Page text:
Driven by a rise in chronic diseases and investments in the healthcare infrastructure, diagnostics and therapeutics business had a positive impact on the diagnostic sector. The diagnostic market is estimated to be at 2,440 crore for 2010-11 registering growth of 22 percent over last year’s market of 2,000 crore. The diagnostics market comprises biochemical testing market, hematology, microbiology, immunology, coagulation, urinalysis, critical care and molecular diagnostics. On a broader level, this market comprises diagnostic instruments, reagents and services – which is further split into organized and unorganized sectors. The organized segment has reported strong growth to expand its reach in rural and semi-urban areas. Just like vaccine market, diagnostic market too is a highly competitive segment. The prices for diagnostic kits/tests have dropped significantly in the last 10 years with an increase in imports from China.
Major MNC companies in the diagnostic market include Roche, Siemens (which has acquired Bayer Diagnostics), Johnson & Johnson and Abbott while homegrown names in the top league include Tulip Group, J Mitra & Co, Transasia Biomedicals, RFCL (Diagnova), Span Diagnostics and Trivitron. This growth is driven from the gradual acceptance of the concept of preventive and personalized medicine.
The rising prevalence of diseases, improving affordability of patients and increasing penetration of health insurance have contributed substantially to spur demand for diagnostic services in the country. With the continuous increase in demand, the market is expected to post around 22-25 percent growth in the coming years. This growth is expected to drive high investments in the primary healthcare sector.
Of the many subsectors in diagnostics, molecular diagnostics is emerging as one of the fastest growing segments of the diagnostics market. The main reason for such a tremendous growth is the unique ability of molecular diagnostic to treat a wide range of infectious and genetic diseases. Realizing such a huge potential, various companies are pouring investments in this segment. On the other hand, the biochemical testing market is likely to account for the largest share of the diagnostics market.
The total biologics market in India witnessed a growth of over 35 percent and stood at over 2,000 crore for year ending 2010 as against 1,480 crore for the year ending 2009. For 2010, the human insulin and analogues market stood at over 780 crore and erythropoietin stood at 103 crore.
In insulin market, Novo Nordisk India is leading the market with close to 60 percent of the market followed by Eli Lilly with about 26 percent. The other major players in the market include Aventis, Biocon, Wockhardt and Shreya Lifesciences.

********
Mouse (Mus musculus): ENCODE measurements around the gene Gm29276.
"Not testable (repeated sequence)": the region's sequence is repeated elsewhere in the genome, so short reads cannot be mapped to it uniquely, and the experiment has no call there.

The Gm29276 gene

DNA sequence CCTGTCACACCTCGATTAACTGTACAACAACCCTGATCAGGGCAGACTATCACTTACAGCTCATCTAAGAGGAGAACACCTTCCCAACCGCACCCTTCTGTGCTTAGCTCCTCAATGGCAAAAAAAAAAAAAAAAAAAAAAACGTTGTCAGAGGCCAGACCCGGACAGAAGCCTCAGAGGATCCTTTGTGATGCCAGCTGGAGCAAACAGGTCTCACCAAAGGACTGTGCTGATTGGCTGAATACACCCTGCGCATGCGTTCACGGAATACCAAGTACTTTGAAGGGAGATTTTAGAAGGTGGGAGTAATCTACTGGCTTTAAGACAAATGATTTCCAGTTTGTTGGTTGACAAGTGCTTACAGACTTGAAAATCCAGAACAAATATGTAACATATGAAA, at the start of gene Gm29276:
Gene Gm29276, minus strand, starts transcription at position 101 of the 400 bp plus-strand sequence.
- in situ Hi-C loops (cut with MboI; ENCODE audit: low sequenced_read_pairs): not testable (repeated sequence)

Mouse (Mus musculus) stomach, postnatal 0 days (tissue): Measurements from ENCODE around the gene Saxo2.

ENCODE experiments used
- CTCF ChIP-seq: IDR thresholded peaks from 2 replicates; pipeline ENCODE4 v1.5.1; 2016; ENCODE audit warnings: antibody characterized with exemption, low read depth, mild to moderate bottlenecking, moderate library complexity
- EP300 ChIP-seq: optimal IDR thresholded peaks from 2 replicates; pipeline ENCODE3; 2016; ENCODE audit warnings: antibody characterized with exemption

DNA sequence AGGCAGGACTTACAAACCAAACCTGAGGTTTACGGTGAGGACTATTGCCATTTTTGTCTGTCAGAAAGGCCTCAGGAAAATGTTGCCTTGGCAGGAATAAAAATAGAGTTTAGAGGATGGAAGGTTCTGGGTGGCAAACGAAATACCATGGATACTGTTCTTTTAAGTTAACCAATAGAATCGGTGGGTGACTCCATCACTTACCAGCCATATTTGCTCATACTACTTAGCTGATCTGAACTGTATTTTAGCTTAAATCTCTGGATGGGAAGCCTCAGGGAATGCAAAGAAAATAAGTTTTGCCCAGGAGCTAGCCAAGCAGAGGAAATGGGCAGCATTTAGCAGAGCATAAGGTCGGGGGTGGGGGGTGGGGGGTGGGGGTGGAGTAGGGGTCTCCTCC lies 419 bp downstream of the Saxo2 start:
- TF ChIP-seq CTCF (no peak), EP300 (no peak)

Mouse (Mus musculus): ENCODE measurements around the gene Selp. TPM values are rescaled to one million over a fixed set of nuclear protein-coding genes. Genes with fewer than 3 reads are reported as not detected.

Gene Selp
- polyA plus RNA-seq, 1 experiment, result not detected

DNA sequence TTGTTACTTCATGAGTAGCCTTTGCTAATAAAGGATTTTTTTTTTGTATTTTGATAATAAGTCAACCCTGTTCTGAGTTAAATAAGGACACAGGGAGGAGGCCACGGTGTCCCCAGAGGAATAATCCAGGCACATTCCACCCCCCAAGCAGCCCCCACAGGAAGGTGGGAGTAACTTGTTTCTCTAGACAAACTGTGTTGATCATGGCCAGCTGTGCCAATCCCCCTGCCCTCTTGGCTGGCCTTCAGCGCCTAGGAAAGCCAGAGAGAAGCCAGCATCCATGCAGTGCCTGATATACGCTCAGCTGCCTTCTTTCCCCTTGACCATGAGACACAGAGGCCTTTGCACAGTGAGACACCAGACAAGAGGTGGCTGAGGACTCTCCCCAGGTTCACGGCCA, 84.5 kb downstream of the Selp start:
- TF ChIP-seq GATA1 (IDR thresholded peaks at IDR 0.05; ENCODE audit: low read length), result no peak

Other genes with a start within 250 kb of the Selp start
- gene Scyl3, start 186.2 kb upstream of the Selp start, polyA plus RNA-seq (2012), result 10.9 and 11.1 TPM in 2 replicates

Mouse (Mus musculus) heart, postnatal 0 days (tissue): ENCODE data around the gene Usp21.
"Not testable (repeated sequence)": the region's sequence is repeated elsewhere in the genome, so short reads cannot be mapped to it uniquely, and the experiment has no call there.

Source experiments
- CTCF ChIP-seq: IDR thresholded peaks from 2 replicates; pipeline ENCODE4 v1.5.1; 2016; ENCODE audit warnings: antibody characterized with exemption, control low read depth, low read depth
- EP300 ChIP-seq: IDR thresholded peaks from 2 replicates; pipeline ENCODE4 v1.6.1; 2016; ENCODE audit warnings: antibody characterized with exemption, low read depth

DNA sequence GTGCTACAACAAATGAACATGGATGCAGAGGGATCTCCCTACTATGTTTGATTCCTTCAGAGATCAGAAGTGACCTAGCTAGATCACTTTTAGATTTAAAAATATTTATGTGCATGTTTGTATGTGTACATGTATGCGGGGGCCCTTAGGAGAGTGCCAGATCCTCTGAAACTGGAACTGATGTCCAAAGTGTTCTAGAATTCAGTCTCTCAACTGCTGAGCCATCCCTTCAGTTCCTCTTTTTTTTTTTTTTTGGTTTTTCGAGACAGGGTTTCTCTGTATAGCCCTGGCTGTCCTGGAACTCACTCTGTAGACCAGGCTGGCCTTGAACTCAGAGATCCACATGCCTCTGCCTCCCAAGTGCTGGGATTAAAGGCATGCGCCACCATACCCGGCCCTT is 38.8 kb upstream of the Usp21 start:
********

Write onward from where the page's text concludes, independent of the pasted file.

Today, there are 20 recombinant therapeutic products approved for marketing in the Indian market. And, Indian companies have established capabilities to manufacture about 15 of these recombinant therapeutic products. Out of these, the products that have a large share in the market include Human insulin Erythropoietin Hepatitis-B vaccine (recombinant surface antigen-based), Human Growth Hormone, Granulocyte Colony Stimulating Factor (GCS-F) and Streptokinase. Close to 50 brands are being marketed in India by Biocon, Shantha Biotechnics, Bharat Serums and Vaccines, Virchow Biotech, Zenotech, Reliance Life Sciences, Bharat Biotech International, Wockhardt, Shreya Life Sciences, Intas Biopharmceutcials and Shreya Life Sciences-manufacturing an average of five brands in India and about 72 recombinant therapeutic products are at different stages of clinical trials. From just six top Indian companies with manufacturing capabilities in recombinant therapeutic products in 2005, the number has more than doubled to about 15 companies in 2011.
Dr Reddy’s Laboratories that sells biologic products — Grafeel and (generic Filgrastim) and Reditux, (generic Rituximab) has launched Peg-grafeel in May 2011. Priced at 8,865, the product represents a breakthrough in the pricing of this complex molecule. It is priced at approximately 25 percent of the originator brand in India, and is priced 95 percent lower than the US price for pegfilgrastim. This breakthrough in pricing has been enabled by the company’s vertically integrated global manufacturing network. Besides, it has another 11 biosimilars in various stages of development and commercialization.
India will see launch of many biosimilar products in the next two years, as many biopharma companies have been working on these products for the last few years and are now in different phases of clinical trials. With the launch of these products the biopharma market will see growth of over 25 percent by 2012.